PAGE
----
So bunny or hen? Actually, there are more animals involved in this zoological Easter tradition! In Switzerland, they talk about the Easter cuckoo. And in Australia, they have the Easter bilby – this tiny little endangered marsupial. It seems that in Eastern and Northern Europe, in Anglo-saxon as well as Germanic countries – including Alsace, the Eastern region of France - the chocolate eggs are brought by bunnies. Apparently, bunnies being the most prolific during the Spring season used to represent fertility and renewal. Now how can I explain to the bunny believers that rabbits are mammals so they do not lay eggs therefore cannot be responsible for bringing eggs?

In France, as well as Belgium, the hens lay the eggs for everyone to scavenger hunt in grandma’s backyard during Easter lunch. However, the other emblematic symbol of Easter, along with the hens, is the church bell. Being a Christian tradition, Easter places the church bells as an important part of the celebration and the story says that they took a trip to Rome and brought eggs on their way back dropping them in everyone’s gardens. Now if you’re not a Christian, you don’t really hear or talk about the bells traveling to Italy with a round-trip ticket and empty suitcases to bring back chocolate eggs for all kids. The funny part is that illustrated children’s stories and store signs will feature drawings of bells with wings flying away to Rome. Yes, wings – on each side!

The stores in the U.S. only carry chocolate eggs and bunnies, which is quite sad and dull. In France, the stores are much busier with all sort of chocolate symbols and animals. We have hens, we have bells (yes, they do make chocolate bells), we have eggs, and now that we live in a globalized world we also have bunnies. Oh and more oddly, we have chocolate Easter fish too… don’t ask, I have no clue.

Did somebody say chocolate?

Frenchie and the Pessimism Nouveau

4 Jan

Breaking news: “France tops misery poll for 2011″. “French, the world champions of scepticism”. “France lands in Top 5 pessimistic countries for 2011 ahead of Afghanistan and Irak”!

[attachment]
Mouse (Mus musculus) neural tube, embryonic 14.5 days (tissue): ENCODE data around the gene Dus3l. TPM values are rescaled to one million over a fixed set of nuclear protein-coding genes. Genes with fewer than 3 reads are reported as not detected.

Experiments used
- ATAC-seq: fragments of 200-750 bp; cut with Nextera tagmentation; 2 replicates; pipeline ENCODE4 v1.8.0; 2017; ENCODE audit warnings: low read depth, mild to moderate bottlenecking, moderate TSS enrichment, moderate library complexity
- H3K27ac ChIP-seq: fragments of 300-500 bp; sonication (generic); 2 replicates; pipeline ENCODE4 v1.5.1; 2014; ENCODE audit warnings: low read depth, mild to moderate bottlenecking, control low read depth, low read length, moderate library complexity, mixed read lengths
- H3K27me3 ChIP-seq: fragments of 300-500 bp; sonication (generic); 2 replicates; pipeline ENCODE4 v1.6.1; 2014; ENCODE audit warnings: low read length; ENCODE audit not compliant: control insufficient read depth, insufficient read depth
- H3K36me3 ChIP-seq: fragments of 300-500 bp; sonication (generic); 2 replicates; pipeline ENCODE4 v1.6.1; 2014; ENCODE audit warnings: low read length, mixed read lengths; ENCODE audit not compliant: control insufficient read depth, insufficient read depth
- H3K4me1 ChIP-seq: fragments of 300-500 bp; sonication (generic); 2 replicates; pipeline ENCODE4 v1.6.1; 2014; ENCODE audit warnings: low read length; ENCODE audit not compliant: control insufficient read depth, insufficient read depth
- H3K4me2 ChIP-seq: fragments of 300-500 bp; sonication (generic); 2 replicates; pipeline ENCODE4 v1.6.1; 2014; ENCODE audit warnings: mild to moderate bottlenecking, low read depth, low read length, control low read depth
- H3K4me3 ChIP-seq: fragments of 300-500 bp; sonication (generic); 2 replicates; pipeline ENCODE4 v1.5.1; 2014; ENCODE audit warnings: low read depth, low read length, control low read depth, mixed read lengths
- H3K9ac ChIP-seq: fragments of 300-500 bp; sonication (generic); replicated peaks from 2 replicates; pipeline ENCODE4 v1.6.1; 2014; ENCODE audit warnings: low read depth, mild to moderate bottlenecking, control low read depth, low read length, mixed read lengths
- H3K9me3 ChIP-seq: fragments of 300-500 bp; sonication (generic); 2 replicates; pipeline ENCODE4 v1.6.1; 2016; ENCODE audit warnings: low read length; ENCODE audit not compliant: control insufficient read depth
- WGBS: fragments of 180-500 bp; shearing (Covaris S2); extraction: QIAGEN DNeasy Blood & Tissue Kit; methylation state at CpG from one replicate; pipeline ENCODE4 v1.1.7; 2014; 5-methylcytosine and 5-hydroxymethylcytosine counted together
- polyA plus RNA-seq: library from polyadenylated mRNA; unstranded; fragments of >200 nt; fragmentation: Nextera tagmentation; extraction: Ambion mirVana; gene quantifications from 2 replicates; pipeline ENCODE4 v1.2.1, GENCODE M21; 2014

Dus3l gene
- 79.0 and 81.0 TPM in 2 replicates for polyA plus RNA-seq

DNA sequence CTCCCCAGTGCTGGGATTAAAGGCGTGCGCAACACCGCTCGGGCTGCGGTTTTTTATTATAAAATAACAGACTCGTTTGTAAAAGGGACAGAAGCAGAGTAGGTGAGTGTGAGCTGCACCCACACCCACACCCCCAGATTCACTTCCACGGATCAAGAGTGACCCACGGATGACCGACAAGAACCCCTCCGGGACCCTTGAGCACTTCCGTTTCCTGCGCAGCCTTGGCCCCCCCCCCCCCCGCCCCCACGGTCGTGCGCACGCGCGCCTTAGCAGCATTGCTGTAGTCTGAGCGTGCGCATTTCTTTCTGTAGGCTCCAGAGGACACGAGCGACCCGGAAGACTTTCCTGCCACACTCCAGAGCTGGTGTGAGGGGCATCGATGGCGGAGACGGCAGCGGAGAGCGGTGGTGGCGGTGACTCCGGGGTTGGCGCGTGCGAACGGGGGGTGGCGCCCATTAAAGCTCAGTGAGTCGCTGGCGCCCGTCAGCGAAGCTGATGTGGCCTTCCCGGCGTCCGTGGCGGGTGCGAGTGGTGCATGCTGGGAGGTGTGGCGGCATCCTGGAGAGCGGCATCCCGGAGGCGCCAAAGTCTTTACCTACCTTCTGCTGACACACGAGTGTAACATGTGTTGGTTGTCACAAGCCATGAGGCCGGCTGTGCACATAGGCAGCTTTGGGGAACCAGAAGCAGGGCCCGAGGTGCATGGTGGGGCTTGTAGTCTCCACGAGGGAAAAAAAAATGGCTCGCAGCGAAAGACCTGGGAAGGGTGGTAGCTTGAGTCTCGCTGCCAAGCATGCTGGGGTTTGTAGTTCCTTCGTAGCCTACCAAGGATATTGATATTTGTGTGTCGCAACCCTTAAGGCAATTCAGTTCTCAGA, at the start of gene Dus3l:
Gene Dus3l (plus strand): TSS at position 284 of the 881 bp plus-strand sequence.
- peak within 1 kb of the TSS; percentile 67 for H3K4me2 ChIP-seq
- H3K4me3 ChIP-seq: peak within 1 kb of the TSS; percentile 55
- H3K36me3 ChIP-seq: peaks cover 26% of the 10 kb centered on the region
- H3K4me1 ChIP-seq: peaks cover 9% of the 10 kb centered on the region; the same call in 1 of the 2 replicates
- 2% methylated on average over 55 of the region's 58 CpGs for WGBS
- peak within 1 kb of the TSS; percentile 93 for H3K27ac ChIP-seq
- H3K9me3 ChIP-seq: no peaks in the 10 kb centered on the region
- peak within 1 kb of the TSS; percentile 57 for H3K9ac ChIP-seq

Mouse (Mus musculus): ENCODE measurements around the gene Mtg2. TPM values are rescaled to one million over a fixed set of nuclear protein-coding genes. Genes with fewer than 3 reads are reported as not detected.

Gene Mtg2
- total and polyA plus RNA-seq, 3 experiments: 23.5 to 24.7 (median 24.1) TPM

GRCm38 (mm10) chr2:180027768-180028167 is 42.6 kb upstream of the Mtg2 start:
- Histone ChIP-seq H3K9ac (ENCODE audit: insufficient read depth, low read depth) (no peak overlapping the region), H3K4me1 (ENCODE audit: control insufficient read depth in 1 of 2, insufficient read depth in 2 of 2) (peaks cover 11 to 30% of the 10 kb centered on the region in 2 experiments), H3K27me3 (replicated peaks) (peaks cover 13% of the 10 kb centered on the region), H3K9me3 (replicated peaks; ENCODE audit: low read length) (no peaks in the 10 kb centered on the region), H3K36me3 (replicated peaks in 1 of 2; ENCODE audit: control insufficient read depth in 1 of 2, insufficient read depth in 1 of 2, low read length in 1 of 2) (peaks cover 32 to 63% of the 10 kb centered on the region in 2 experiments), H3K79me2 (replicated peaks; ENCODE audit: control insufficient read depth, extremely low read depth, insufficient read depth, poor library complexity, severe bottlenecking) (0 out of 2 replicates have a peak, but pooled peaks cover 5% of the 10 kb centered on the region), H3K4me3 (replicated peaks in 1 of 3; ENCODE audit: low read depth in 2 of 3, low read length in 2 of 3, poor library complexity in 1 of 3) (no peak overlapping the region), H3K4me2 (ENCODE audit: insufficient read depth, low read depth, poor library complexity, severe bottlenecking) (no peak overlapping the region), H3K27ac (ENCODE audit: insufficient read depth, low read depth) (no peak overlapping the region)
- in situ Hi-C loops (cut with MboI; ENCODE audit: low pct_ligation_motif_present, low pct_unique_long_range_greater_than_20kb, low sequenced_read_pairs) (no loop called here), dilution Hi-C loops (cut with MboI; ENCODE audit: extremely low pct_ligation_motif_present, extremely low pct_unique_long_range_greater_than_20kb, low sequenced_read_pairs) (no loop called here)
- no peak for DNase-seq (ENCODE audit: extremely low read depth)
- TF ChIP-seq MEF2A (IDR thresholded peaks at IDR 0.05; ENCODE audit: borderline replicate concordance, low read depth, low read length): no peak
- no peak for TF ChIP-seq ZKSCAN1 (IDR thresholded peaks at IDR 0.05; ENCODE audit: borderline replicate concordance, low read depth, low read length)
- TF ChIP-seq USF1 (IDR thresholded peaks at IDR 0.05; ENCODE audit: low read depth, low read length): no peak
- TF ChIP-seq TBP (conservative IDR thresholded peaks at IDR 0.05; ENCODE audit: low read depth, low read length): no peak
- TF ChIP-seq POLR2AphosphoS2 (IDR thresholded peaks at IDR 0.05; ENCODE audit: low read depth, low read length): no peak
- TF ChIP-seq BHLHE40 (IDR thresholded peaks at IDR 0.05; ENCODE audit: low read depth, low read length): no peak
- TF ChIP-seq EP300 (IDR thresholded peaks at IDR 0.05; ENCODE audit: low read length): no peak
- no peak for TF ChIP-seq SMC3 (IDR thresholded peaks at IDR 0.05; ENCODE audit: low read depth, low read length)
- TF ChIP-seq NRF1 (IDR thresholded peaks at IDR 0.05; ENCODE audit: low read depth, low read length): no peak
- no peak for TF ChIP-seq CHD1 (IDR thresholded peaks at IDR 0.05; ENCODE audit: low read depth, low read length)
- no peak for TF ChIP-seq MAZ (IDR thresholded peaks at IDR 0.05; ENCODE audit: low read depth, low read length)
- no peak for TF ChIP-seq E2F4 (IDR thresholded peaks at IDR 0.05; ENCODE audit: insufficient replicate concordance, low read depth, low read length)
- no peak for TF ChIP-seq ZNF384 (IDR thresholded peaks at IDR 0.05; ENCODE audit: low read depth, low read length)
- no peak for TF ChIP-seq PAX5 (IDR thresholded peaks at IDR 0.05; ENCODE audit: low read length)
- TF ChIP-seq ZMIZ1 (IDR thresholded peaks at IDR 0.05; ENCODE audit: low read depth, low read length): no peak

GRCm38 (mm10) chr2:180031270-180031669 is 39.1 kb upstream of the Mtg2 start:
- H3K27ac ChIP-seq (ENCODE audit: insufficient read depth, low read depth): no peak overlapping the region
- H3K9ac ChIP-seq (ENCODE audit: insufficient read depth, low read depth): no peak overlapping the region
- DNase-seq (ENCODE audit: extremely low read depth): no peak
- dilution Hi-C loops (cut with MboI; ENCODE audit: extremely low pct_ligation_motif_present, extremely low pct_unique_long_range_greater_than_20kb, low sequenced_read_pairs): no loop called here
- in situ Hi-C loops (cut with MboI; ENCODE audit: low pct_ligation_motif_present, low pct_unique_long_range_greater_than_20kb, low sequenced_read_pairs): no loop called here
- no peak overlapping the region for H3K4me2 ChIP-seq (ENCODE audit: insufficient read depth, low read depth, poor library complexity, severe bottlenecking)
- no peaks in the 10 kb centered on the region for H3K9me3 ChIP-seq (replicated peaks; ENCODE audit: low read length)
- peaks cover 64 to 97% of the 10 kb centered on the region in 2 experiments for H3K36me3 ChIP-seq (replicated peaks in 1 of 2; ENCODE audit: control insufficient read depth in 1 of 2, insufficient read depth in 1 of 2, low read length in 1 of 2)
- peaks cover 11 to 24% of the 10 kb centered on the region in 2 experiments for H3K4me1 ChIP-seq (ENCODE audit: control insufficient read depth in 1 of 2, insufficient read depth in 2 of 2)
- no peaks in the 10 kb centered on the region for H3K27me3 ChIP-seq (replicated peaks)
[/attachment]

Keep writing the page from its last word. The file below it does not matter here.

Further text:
The French are pessimistic? Really? Now that’s not really breaking news!!

Pessimism is a French trait and that’s not new. The French are pessimists and they raise pessimistic children. Didn’t de Gaulle himself once say that the French are “temperamental, stubborn and complainers”? I think he also forgot pessimistic. So is pessimism a French invention?

Heard out and about:

- in the U.S.: “I thought the Patriots didn’t play very well last night. I don’t know, something about their game. They have a weak pass defense. And they keep loosing. But the new kid is doing a great job for them and they’re definitely gonna come back strong, I just know they’re gonna win!”

- in France: “Yeah, the French team was not too terrible last night but… I just know they won’t win. There’s no way they’re gonna make it to the finals. No way! I mean, yeah they won last night – not by much if you ask me – but the way it’s going right now, they won’t win.”

- in the U.S.: “You have good grades overall. You just have to be careful in Biology, you got a B -. Let’s set up something with other classmates so we can create a support system and hold group studies twice a week, I know it’d be very beneficial for everyone and your grades would definitely improve!”

- on a French grade report: “Shows some potential, but could do better. Must try harder”.

<Sigh!> The French grade report. Didn’t we all get at one point the dreaded and completely obscure – although now hilarious – “peut mieux faire” (“could do better”)? Weren’t we trying our hardest to get the best grades until we realized that no one could ever get a grade better than 12 out of 20? If you got 10, you could claim to be a happy man. “No need to study like crazy, you know this teacher never gives anyone more than 9 or 10 out of 20 anyway!” So pessimists from Day 1? “Nice drawing but it could use more colors” – the joys of art classes!

The French and their “buts”, somehow, somewhere, there will be a “mais” in the sentence. “It’s good but… you did not do enough work on the last part of the assignment”. “Yes you can come to the party but… there will be a lot of people”. “This recipe is very tasty but… I would have added more rosemary”. When there’s a will, there’s a but. Is “yes, but” the greatest French pessimistic tool ever invented? What a civil way of agreeing while reinforcing a pessimistic disagreement!

So which is better? The French very realistic pessimistic approach that 2011 is not going to be a great year for the economy or the American “think positive with blinders on” overcaffeinated hyper approach that all is going to be well and you just have to trust the system? A little bit of both maybe? In any case, whether you want to French-complain your New Year or American-artificially-force 2011, remember to optimistically wish every one a good New Year.

Happy Freakin’ New Year, this is so exciting woo hoo!… yes, but the Holidays are over and we have to go back to work… boo!

Pessimistic, moi?